From April 2013 the Government is making big changes to benefits. This page details some of the changes that might affect you.
From April 1, no matter where you live in the country, if you rent from your council or from a Housing Association, your Housing Benefit will be cut if you have a ‘spare’ bedroom. The Government works out how many rooms you need depending on how many people live with you and compares this to how many bedrooms you have in your home. If you have more rooms than the Government thinks you need, your Housing Benefit will be cut by 14% of your rent if you have one spare room or 25% if you have two or more.
According to the Government, you are allowed one room each for the following people in your household:
- Each single adult
- Each adult couple
- Each child aged 16 or over
- Two girls or two boys under the age of 16
- Two children of either gender under the age of ten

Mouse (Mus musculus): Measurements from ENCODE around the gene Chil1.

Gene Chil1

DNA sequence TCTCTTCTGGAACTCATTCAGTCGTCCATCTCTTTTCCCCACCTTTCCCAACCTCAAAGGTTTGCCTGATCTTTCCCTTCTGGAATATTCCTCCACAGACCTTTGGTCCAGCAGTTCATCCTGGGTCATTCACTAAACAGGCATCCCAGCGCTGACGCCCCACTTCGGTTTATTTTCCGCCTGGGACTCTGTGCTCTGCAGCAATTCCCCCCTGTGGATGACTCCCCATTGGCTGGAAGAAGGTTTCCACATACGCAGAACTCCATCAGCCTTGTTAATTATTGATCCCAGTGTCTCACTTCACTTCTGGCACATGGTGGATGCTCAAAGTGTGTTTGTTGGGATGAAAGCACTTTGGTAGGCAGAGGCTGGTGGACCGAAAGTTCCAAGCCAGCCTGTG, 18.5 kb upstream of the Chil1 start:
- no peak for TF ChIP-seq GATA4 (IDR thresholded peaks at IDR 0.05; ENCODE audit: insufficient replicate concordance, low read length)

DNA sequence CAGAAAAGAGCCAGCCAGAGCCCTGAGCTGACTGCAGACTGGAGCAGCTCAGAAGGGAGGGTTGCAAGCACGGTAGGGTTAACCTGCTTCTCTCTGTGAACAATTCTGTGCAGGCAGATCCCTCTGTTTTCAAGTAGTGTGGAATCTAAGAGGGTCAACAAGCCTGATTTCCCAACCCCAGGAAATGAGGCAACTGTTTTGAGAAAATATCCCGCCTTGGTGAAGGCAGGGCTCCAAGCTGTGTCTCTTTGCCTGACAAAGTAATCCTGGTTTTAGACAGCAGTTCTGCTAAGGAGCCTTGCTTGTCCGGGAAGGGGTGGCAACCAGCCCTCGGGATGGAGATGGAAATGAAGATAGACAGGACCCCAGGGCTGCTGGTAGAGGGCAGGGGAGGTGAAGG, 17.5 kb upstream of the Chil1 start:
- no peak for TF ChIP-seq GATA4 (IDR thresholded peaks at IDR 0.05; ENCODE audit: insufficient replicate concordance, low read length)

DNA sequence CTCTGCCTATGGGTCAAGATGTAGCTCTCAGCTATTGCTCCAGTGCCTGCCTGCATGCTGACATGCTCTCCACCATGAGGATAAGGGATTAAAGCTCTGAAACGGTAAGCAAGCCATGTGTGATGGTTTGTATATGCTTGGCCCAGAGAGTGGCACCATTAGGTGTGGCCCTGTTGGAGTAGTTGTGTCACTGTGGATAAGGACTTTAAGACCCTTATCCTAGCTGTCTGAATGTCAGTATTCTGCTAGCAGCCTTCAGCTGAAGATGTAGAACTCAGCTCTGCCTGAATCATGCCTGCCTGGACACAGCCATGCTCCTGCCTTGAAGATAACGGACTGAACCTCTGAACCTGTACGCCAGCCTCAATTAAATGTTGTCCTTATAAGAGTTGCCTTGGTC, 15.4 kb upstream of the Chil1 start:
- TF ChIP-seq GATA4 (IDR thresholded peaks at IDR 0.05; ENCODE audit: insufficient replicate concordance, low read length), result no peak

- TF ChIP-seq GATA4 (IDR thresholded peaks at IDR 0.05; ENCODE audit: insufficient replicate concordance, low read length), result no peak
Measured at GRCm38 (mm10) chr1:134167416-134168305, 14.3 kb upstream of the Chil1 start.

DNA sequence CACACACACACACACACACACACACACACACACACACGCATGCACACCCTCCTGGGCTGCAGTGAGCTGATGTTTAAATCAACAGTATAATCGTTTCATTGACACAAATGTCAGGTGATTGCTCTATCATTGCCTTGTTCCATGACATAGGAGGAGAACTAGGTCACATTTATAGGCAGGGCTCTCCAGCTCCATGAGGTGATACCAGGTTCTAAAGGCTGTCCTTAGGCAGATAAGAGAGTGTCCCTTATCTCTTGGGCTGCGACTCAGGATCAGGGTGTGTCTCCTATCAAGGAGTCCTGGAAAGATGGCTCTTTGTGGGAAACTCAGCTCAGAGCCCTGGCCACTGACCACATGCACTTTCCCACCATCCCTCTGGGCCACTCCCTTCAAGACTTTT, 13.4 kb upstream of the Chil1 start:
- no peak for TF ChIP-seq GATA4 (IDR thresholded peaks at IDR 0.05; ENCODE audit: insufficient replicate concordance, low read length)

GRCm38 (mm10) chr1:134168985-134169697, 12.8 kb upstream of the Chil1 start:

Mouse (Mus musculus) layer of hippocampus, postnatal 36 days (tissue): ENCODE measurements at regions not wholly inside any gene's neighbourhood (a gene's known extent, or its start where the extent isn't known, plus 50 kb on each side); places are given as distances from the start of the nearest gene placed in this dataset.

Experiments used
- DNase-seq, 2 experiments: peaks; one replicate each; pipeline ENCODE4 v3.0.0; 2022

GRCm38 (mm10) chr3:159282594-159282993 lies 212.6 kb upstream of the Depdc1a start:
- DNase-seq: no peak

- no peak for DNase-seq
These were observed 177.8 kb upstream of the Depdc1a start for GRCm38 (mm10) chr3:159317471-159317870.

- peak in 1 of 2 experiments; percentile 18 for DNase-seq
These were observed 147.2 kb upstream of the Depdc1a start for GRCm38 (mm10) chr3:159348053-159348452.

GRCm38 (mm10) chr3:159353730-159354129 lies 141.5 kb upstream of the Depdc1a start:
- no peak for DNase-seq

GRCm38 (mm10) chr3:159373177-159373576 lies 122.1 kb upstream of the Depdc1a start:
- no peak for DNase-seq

- A carer who stays overnight
The benefit cap
Between April and September 2013 the government will be introducing a cap on the total amount of benefit that working age people can receive.
This will mean that workless households should no longer receive more in benefits than the average earnings of working households.
A single person can receive up to £350 per week and a couple or a lone parent can receive up to £500. Any amount over this will be stopped from their Housing Benefit or Universal Credit.
Personal Independence Payments
The Government is introducing a new benefit called Personal Independence Payment (PIP). PIP will replace Disability Living Allowance (DLA) for eligible working age people aged 16 to 64.
From October 2013 renewal claims for people receiving DLA for a fixed period will be for PIP and from 2015 existing claimants of DLA will start to be transferred onto PIP.
Personal Independence Payments can consist of two parts – a daily living element and a mobility element and each one can be at the standard rate or the enhanced rate if extra assistance is needed. Most people will have a face to face consultation with a health professional to assess their needs as part of their claim. The person’s circumstances are compared with a set of criteria to determine if they are entitled to help. Successful claims will then be reviewed at intervals depending on how likely it is that the person’s circumstances will change.
For more information and help understanding the new benefit regime you can contact the local housing officer or use the welfare reform calculator.